Why do we sleep? It is a question that has long puzzled scientists and philosophers alike. While the ancient Greeks saw sleep as a doorway to the divine, scientists and biologists see it as an invitation to be devoured by nocturnal predators. A new study – appearing today in the journal Science – may provide the answer: when we sleep our brain ‘takes out the trash.’
The findings are one in a series of discoveries that have revolutionized our understanding of how the brain deals with the by-products of cellular activity. The body’s normal waste removal process – called the lymphatic system – does not extend to our brains. This is because the brain essentially maintains its own closed “ecosystem.” However, as any student of biology knows waste removal is a critical biological function. In the brain, the unchecked accumulation of proteins such as beta-amyloid can lead to Alzheimer’s disease.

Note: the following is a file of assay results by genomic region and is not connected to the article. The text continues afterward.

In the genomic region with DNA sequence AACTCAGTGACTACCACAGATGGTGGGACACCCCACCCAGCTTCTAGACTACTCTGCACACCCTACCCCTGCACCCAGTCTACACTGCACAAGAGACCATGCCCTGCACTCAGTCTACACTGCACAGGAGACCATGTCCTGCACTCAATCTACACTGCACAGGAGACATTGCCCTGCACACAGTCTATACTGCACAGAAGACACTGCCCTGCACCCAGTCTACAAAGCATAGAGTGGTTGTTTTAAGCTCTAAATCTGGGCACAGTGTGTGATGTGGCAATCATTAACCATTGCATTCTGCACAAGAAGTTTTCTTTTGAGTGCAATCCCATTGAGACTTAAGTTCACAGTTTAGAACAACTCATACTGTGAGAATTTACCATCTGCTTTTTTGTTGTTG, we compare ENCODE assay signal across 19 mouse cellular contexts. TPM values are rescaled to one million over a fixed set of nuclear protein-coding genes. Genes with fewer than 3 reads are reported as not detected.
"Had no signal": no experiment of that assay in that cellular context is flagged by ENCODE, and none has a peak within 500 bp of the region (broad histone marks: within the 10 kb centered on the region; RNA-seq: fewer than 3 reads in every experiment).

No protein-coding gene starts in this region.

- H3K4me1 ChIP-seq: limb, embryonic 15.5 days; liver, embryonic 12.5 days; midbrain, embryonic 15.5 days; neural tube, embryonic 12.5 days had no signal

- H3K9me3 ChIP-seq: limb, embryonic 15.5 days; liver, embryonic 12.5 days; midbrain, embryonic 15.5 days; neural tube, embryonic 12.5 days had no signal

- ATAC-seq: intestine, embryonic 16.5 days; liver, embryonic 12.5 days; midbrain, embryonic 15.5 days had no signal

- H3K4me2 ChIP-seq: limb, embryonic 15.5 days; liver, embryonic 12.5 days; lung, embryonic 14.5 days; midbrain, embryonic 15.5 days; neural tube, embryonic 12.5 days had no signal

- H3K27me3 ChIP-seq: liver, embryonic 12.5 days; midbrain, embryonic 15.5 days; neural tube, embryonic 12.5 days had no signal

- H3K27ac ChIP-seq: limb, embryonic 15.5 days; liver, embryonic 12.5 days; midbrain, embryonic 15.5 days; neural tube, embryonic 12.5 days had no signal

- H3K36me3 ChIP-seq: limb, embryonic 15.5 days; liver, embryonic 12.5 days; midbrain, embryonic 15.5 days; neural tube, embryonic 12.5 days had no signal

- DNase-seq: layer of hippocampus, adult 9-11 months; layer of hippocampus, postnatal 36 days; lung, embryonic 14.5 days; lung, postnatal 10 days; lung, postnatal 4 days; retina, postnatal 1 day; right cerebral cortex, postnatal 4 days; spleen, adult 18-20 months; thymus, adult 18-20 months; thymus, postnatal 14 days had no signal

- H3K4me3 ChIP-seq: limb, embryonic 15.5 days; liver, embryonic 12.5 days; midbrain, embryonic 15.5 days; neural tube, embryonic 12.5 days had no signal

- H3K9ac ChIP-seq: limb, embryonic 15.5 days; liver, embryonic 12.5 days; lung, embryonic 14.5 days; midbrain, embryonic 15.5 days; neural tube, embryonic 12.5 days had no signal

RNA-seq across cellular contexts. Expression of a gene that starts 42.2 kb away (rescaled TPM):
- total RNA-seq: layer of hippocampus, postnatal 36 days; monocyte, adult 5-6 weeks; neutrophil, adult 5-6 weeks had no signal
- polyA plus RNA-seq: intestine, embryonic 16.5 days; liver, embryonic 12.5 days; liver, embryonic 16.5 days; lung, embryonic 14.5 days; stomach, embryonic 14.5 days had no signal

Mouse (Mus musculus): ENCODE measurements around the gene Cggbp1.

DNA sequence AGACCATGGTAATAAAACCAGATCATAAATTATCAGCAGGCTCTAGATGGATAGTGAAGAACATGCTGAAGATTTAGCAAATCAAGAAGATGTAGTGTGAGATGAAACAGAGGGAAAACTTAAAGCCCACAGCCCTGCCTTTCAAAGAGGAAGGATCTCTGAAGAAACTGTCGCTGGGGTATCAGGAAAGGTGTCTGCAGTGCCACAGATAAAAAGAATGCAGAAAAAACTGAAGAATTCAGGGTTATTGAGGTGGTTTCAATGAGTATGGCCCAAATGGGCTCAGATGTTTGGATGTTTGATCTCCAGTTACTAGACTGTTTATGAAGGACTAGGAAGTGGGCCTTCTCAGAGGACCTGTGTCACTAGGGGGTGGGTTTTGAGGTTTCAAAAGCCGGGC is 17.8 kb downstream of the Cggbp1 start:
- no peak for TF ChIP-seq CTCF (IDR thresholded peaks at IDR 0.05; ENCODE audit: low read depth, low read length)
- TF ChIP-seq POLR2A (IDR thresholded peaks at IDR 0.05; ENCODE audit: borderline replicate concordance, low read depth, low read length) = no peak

Last year, URMC researchers – led by Maiken Nedergaard, M.D., D.M.Sc. – revealed that the brain has its own waste removal system consisting of a plumbing system that piggybacks on the brain’s blood circulation system and uses cerebral spinal fluid to wash away waste. The studies were conducted in mice, whose brains are remarkably similar to humans.
The study out today shows that this system is 10-times more active during sleep and more effective at removing beta-amyloid. This finding has led researchers to speculate that the brain essentially has two functional states – awake and processing information about our surroundings and asleep and cleaning away the material that neurons generate during their normal activity.
Another startling finding was that the brain’s cells “shrink” during sleep – by as much as 60 percent – which allows the cerebral spinal fluid to more easily flow between the cells and flush away waste.
You can read more about the Science paper here.
Mark Michaud |
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